The world is trying to address the antibiotic resistance. Scientists seem to agree that it was caused by excessive use of antibiotics. However, in some places in the world antibiotics are still being sold almost like candy. For example, in India, as a new research, conducted by Newcastle University and Queen Mary University of London, revealed that a huge number of antibiotics on Indian market are not even approved.
Scientists found that out of 118 fixed dose combination antibiotics (formulations composed of two or more drugs in a single pill) sold in India, 64% were not approved by the national drugs regulator. The approved ones weren’t much better – only five of the formulations were approved in the UK or US, which have stricter standards. Of course, as you might imagine, it is not legal to sell unapproved drugs in India, but companies still find ways to introduce them to people seeking treatment. Although it is only 118 formulations, there are more than 3300 brand-named products made by almost 500 pharmaceutical manufacturers.
Do sales of unapproved drugs enhance antibiotic resistance in the country? Sure they do. In 2011-12 a third of antibiotics sales in India were fixed dose combination antibiotics and 34.5% of them were unapproved. Scientists say that these drugs typically combined two antimicrobials, usually poorly chosen, sometimes ineffective. This does exacerbate resistance problems. Interestingly, multinational companies are involved in this and they do keep manufacturing and selling drugs that are not approved in India. It is also interesting that single drug formulation antibiotics are much more commonly approved – 94% of multinational companies’ single drug formulations were approved by the Central Drugs Standard Control Organisation, and more than 70% had UK or US regulatory approval.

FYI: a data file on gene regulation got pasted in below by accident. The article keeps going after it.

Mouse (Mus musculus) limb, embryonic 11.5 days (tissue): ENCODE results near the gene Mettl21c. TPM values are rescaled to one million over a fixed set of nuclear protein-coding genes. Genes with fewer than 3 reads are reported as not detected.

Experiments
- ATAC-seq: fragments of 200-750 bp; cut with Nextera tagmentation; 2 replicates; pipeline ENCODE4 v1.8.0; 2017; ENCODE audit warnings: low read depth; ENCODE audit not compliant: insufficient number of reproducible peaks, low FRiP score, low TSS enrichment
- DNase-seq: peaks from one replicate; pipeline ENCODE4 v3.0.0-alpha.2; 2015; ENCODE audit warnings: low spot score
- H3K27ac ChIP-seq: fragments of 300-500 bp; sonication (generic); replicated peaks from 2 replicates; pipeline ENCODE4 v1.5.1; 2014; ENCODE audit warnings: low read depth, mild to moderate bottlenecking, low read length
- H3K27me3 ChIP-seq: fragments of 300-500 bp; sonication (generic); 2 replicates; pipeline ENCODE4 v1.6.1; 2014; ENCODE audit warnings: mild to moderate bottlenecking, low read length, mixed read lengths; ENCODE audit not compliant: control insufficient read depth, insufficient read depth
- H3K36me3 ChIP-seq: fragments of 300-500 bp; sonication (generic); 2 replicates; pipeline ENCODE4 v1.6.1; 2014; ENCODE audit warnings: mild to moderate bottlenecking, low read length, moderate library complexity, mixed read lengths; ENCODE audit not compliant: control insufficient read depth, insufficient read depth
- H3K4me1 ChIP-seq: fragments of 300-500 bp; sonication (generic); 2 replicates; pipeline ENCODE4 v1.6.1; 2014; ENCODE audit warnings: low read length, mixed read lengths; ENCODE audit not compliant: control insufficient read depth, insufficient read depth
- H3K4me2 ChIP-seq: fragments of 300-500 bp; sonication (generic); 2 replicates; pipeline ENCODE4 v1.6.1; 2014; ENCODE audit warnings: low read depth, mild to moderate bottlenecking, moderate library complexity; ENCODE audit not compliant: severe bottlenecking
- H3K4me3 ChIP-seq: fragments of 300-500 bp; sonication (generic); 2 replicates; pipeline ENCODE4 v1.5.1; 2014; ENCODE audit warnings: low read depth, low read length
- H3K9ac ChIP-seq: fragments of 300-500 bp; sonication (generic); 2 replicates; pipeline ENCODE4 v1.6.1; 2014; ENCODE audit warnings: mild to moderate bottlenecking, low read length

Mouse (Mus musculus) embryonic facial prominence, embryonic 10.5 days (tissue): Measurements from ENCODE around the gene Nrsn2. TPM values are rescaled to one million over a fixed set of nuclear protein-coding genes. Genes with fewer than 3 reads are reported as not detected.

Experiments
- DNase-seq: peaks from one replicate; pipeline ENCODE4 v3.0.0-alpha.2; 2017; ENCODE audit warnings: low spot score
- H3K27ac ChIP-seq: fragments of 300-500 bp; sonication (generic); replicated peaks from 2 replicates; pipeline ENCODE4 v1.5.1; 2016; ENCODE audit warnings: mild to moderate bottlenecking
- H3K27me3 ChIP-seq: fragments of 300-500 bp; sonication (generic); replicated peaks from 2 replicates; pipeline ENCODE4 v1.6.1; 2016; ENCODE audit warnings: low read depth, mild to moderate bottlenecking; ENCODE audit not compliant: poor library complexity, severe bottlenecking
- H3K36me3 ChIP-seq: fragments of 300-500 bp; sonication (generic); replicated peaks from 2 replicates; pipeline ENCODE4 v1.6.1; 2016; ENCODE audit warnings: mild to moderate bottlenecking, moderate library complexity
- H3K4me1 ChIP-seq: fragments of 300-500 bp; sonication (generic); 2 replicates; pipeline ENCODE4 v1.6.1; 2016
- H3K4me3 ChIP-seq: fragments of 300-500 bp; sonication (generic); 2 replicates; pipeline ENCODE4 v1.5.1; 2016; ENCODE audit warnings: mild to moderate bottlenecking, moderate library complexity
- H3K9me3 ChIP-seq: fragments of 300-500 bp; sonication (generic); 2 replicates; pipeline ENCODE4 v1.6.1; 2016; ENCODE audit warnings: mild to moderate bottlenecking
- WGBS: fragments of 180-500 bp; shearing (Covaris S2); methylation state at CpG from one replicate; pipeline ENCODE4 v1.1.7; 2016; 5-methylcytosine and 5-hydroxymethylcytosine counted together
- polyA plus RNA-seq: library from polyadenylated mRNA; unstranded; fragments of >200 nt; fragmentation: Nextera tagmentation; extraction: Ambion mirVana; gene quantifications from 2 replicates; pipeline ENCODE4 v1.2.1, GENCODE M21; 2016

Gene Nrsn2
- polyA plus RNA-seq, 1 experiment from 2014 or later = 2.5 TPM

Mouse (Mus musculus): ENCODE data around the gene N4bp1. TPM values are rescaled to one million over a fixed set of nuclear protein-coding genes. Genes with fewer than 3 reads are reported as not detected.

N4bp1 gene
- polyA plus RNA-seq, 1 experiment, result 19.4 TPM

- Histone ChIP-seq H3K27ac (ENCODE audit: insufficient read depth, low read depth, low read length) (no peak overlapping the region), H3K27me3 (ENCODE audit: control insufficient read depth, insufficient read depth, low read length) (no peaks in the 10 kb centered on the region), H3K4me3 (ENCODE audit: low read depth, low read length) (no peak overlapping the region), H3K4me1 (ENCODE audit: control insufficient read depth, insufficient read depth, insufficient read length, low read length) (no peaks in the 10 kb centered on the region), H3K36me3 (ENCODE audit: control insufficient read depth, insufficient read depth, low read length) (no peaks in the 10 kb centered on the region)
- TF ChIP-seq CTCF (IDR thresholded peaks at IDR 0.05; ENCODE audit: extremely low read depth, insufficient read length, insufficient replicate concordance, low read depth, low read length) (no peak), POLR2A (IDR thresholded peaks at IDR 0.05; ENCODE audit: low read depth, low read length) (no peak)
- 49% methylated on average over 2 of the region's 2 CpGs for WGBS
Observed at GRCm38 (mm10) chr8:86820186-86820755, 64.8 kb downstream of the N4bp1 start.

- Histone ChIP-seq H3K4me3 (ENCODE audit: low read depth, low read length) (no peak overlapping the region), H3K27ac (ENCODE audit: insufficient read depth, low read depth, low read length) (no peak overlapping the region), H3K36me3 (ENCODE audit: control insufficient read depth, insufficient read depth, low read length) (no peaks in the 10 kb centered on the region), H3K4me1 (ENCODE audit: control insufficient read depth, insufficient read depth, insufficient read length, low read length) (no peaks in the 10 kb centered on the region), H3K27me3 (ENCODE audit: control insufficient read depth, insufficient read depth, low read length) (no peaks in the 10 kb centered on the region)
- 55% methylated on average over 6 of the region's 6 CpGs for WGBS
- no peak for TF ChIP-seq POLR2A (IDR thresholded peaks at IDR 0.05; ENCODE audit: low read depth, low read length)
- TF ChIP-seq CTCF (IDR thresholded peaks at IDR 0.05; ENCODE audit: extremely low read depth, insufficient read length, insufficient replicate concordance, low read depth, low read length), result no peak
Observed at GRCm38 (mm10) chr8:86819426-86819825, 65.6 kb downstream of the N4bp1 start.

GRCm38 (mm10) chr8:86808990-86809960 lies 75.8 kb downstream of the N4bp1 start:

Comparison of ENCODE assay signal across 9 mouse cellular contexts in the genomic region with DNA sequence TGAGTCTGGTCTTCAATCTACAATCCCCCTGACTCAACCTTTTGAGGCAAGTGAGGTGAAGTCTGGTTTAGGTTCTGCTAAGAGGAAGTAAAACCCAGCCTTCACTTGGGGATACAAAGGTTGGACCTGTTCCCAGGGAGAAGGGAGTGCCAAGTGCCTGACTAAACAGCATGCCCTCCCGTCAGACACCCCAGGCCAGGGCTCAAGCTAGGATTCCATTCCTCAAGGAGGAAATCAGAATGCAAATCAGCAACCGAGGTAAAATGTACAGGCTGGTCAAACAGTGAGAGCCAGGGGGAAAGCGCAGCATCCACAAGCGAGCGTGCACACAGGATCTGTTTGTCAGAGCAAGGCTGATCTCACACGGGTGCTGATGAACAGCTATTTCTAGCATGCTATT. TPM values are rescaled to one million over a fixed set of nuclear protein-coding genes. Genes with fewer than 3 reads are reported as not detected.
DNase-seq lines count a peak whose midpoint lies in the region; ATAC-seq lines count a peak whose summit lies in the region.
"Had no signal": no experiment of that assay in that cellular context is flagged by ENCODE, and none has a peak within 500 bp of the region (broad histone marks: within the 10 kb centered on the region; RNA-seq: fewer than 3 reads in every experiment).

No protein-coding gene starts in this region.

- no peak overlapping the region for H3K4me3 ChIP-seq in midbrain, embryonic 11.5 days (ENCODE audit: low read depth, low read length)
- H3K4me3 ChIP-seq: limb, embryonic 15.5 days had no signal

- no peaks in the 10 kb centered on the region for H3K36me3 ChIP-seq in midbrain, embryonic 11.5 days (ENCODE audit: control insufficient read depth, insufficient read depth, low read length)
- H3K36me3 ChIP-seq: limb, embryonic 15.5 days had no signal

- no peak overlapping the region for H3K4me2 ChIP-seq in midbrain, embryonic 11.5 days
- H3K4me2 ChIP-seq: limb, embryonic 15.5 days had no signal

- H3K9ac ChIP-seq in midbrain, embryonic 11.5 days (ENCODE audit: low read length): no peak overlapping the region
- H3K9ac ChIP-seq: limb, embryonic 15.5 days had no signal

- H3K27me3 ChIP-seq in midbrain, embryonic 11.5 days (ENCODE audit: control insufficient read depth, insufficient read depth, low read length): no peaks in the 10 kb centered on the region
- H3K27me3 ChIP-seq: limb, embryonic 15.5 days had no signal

World Health Organization has a strategic goal of limiting antimicrobial resistance. In order to succeed in this, all governments and multinational corporations must contribute. Dr Patricia McGettigan, lead author of the study, said: “Selling unapproved, unscrutinised antibiotics undermines measures in India to control antimicrobial resistance. Multinational companies should explain the sale of products in India that did not have the approval of their own national regulators and, in many cases, did not even have the approval of the Indian regulator”.
Now it is on Indian government to try and do something to stop these unapproved drugs from reaching the market. However, people should also be more considerate and avoid using antibiotics when it is not necessary. And when it is needed, people should research if the drug is approved.
Source: Newcastle University